Sept. 11 1918
Your letter of Aug. 20th came to-day. Such a lovely long one too. I also had one written on the 18th two days ago. My last was written to you the day Atwood & I were in London a week ago to-morrow, so it is high time I got another off.
Daphne & I were so upset this week when we heard that Reay had been killed. Stanley wrote me of it first and I got the letter on Friday. He said Moffat Bell had told him. The latter is in hospital with a slight jaw wound, but as Daphne knew nothing of it, I thought here was some mis-take however Eva wrote her Saturday that she had heard it so she (Daphne) wired Liverpool, Mackay’s office and they wired back that it was so.
He was killed August 27th going over the top with his battalion a direct hit from a shell and he probably never knew what happened. I have written Mrs. Mackay & also sent a deferred cable. It only cost about 60p. It does seen so sad. Poor Stan is so cut up about it, He has been quite close to him all along and they had seen quite a bit of each other two weeks before he was killed.
I suppose you saw that Jack Fairweather had been wounded – well he was playing bridge with Stan when that happened. Frances McAvity wrote me that, as she saw Jack in hospital in London I think. The major of Stan’s battery lost his leg & another officer was wounded so they have been through the thick of it. They are out of the line for a few days now and I am sure they need a rest.
I must tell you what Atwood and I did that day. Most of the morning was spent at the Bank and the New Brunswick Gov’t Office. In the afternoon we met Maurice Fisher on Regent St. and he asked us to meet him for tea. We had some shopping to do, so me him at 4.20 and we went to Murray’s a very sporty place, you have to be a member to go, of course Maurice is. After tea you can get up and dance. It was lots of fun. Atwood had to leave at 6 for Matlock Bath so I came back here by the 6.50. We did have such a nice day and what do you think the dear boy did have me a check for £5. Wasn’t it sweet of him.
He gets 3 wks. sick leave very soon and hopes to spend it with Stanley as in Stan’s last letter he said he expected his the 16th of Sept. I am hoping to get another day off so the 3 of us can spend it together.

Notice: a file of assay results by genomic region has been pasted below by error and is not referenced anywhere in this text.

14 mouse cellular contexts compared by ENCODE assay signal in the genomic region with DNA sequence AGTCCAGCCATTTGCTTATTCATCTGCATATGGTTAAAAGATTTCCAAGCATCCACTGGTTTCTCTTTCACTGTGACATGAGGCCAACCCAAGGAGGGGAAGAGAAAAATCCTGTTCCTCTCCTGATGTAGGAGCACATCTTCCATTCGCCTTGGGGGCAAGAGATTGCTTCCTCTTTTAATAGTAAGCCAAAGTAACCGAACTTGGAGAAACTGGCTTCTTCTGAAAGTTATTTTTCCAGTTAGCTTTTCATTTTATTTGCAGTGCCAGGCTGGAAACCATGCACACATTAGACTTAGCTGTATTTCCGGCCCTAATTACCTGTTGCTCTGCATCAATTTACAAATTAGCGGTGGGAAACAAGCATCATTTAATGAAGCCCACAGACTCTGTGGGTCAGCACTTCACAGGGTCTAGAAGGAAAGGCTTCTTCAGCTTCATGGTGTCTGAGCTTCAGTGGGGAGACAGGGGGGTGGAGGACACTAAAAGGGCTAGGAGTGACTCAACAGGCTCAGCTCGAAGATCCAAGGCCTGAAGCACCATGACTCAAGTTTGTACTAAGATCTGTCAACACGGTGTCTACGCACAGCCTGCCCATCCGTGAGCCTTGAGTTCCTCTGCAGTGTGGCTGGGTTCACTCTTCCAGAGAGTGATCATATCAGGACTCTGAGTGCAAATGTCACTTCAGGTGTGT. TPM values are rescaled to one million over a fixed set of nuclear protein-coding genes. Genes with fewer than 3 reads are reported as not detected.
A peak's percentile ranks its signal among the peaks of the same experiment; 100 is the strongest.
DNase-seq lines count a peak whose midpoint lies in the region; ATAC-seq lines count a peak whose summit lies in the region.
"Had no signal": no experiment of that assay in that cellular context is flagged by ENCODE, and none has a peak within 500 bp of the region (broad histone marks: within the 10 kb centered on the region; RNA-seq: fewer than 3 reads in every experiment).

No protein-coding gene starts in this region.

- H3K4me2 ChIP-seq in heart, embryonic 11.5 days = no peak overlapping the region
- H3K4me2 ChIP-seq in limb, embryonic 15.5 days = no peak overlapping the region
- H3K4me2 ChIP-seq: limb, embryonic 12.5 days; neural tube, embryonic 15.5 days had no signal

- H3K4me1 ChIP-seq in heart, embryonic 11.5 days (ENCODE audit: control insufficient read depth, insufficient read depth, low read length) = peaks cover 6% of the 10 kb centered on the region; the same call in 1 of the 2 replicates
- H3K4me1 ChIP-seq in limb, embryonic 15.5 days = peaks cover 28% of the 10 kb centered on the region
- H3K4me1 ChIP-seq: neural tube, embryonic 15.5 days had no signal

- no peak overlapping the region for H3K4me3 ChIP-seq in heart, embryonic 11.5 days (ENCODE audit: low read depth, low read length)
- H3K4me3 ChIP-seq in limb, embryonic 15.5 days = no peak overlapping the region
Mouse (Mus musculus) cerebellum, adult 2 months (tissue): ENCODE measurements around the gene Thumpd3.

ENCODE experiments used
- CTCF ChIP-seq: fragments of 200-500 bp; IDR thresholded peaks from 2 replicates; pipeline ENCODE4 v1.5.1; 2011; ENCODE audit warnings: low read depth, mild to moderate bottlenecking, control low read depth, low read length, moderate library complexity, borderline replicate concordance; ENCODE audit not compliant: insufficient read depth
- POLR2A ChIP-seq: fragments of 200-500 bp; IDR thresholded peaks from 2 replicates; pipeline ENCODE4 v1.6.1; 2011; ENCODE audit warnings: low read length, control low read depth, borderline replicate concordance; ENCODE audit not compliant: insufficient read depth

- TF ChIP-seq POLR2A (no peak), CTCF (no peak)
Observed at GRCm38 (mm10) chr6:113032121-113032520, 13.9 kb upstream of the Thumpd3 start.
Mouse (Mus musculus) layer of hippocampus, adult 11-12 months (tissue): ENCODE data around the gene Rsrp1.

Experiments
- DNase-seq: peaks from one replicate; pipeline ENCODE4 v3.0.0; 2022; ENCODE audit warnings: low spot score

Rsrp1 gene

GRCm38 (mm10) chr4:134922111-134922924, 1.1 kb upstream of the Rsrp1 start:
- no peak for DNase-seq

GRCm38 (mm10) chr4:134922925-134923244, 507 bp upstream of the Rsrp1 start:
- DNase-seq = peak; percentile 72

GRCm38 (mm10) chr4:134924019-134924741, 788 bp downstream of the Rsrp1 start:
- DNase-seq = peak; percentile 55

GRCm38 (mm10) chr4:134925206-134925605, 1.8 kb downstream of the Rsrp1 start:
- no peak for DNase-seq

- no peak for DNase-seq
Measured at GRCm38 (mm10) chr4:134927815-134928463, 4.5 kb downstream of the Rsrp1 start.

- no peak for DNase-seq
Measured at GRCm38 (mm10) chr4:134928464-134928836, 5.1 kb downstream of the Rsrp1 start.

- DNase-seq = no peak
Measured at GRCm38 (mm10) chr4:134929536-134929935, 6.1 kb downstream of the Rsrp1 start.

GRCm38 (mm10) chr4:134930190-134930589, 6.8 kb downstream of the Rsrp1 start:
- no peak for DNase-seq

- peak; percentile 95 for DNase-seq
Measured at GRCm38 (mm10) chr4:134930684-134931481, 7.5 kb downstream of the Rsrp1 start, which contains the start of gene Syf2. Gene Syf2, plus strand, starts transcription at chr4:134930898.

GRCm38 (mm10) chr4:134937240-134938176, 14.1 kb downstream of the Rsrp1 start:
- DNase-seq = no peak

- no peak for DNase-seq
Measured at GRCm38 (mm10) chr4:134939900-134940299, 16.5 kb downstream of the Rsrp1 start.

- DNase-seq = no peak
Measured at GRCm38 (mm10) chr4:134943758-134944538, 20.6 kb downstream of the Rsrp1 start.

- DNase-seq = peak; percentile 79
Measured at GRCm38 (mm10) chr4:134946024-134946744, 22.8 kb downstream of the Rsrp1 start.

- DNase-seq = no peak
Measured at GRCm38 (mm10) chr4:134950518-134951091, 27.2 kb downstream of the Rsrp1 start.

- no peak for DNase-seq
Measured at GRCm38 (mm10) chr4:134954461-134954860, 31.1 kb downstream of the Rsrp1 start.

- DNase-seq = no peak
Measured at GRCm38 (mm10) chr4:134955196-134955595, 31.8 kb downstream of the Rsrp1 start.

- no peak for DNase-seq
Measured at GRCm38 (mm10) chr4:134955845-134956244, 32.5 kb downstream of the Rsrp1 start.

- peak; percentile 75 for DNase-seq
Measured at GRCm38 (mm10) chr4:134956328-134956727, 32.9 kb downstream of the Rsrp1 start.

Saturday & Sunday I didn’t do anything special. Monday Mary & I had the morning off so went into town. I had the ward all to myself that afternoon and evening as the sister & the other V.A.D were half daying. There is a great deal of responsibility here still it is good experience I expect.
I have been quite energetic to-night. Came off duty at 5 washed stockings skirts and gloves did my laundry had a bath, got dressed for second supper at 8.15 and now am writing this to you.
Matches are so scarce here I wonder if you could ever send me any in a tin box. You simply can’t buy them for days in the shops and as we burn so many candles after the lights go out we use a lot. Candles too could come in handy also soap, note paper, and a film for my camera (premoette) – a film pack it is called 2 ¼ by 3 ¼. Can’t get them over here at all. Those are just named to give you an idea of what you could send when you are doing up a box. Then of course any kind of eats could be most welcome.
Our meals here are very good considering the times – for breakfast this morning we had tea bread & butter marmalade & a fried egg. Of course you only get 1/4lb of butter to do you all week and if you use it too generously the first part of the week it is all gone before Saturday and your bread goes butterless. You would laugh if you could see us coming to meals carrying out little butter dishes & our sugar tins. I always carry a lump or two in my pocket when I go out for meals as sugar is never provided.
Would you be surprised if Semi & I got married when he gets his leave. It will be the end of December or the first of January. My 6 months here is up the end of January & if I took my leave at the end I would be through by the middle of January. However we haven’t really decided yet but are thinking of it seriously.
It is getting late so I must stop. Poor Eliza Blair they are certainly having their troubles.
No I never saw Sandon again. Did enjoy your letter so much. Love to all.